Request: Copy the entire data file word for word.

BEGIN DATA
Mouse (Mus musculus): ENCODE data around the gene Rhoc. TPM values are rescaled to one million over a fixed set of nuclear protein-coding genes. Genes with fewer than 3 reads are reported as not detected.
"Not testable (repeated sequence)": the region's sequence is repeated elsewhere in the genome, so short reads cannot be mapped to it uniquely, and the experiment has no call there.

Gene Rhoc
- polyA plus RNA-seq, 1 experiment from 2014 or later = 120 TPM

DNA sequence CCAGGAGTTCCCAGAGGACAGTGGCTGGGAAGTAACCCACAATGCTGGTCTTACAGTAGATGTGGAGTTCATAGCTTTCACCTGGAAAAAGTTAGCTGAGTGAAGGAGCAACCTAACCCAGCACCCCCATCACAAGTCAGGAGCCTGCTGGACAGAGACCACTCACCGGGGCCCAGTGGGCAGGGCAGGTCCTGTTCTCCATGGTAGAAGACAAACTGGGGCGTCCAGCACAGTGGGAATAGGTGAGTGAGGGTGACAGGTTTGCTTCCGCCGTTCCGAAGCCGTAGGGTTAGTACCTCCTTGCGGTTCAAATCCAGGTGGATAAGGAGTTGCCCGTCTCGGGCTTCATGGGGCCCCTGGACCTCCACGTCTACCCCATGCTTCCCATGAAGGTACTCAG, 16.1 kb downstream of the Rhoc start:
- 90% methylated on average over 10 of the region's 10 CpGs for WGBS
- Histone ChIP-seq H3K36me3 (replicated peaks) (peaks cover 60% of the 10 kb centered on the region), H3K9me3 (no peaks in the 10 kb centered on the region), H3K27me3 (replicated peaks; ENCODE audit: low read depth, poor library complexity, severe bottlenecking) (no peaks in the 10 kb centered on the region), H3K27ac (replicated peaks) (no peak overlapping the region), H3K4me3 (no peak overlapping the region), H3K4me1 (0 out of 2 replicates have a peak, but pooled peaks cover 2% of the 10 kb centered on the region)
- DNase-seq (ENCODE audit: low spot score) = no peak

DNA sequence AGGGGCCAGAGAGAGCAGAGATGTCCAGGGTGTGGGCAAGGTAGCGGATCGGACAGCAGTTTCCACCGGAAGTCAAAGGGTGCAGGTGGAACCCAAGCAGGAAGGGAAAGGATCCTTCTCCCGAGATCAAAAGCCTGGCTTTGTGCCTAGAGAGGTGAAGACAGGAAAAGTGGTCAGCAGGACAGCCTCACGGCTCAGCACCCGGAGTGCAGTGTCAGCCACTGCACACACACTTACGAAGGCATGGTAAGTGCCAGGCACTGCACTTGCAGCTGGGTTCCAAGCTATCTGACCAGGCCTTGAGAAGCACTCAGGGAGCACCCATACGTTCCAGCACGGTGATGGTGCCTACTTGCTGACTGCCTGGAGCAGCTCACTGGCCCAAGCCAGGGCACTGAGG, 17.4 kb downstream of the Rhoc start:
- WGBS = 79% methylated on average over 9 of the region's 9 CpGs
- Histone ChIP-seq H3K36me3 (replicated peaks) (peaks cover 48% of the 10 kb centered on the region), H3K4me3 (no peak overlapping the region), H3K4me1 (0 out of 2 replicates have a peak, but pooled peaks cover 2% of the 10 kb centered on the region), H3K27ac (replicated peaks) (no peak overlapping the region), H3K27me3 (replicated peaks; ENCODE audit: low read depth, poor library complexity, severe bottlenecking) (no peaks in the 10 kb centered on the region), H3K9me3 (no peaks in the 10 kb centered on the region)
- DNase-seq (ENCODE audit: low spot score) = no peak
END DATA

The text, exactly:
Mouse (Mus musculus): ENCODE data around the gene Rhoc. TPM values are rescaled to one million over a fixed set of nuclear protein-coding genes. Genes with fewer than 3 reads are reported as not detected.
"Not testable (repeated sequence)": the region's sequence is repeated elsewhere in the genome, so short reads cannot be mapped to it uniquely, and the experiment has no call there.

Gene Rhoc
- polyA plus RNA-seq, 1 experiment from 2014 or later = 120 TPM

DNA sequence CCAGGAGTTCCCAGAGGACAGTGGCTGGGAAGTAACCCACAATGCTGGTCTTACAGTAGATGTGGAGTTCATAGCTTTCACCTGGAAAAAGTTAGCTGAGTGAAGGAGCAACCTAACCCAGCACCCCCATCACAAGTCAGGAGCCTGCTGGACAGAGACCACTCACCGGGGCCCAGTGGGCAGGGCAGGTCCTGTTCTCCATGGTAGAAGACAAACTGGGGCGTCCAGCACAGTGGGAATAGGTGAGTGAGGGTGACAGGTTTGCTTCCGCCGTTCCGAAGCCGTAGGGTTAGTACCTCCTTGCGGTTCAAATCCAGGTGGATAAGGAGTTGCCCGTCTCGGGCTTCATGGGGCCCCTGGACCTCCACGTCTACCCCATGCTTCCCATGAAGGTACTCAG, 16.1 kb downstream of the Rhoc start:
- 90% methylated on average over 10 of the region's 10 CpGs for WGBS
- Histone ChIP-seq H3K36me3 (replicated peaks) (peaks cover 60% of the 10 kb centered on the region), H3K9me3 (no peaks in the 10 kb centered on the region), H3K27me3 (replicated peaks; ENCODE audit: low read depth, poor library complexity, severe bottlenecking) (no peaks in the 10 kb centered on the region), H3K27ac (replicated peaks) (no peak overlapping the region), H3K4me3 (no peak overlapping the region), H3K4me1 (0 out of 2 replicates have a peak, but pooled peaks cover 2% of the 10 kb centered on the region)
- DNase-seq (ENCODE audit: low spot score) = no peak

DNA sequence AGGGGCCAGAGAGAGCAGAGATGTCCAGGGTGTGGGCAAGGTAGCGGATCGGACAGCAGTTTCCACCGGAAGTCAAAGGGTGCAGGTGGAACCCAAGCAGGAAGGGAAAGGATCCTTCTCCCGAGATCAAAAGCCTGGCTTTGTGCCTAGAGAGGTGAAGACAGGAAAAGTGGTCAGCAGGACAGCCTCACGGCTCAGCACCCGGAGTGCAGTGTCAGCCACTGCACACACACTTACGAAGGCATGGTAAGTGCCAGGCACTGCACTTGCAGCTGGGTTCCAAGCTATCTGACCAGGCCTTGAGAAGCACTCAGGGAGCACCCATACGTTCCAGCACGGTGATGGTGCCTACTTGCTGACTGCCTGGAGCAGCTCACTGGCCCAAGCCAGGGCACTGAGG, 17.4 kb downstream of the Rhoc start:
- WGBS = 79% methylated on average over 9 of the region's 9 CpGs
- Histone ChIP-seq H3K36me3 (replicated peaks) (peaks cover 48% of the 10 kb centered on the region), H3K4me3 (no peak overlapping the region), H3K4me1 (0 out of 2 replicates have a peak, but pooled peaks cover 2% of the 10 kb centered on the region), H3K27ac (replicated peaks) (no peak overlapping the region), H3K27me3 (replicated peaks; ENCODE audit: low read depth, poor library complexity, severe bottlenecking) (no peaks in the 10 kb centered on the region), H3K9me3 (no peaks in the 10 kb centered on the region)
- DNase-seq (ENCODE audit: low spot score) = no peak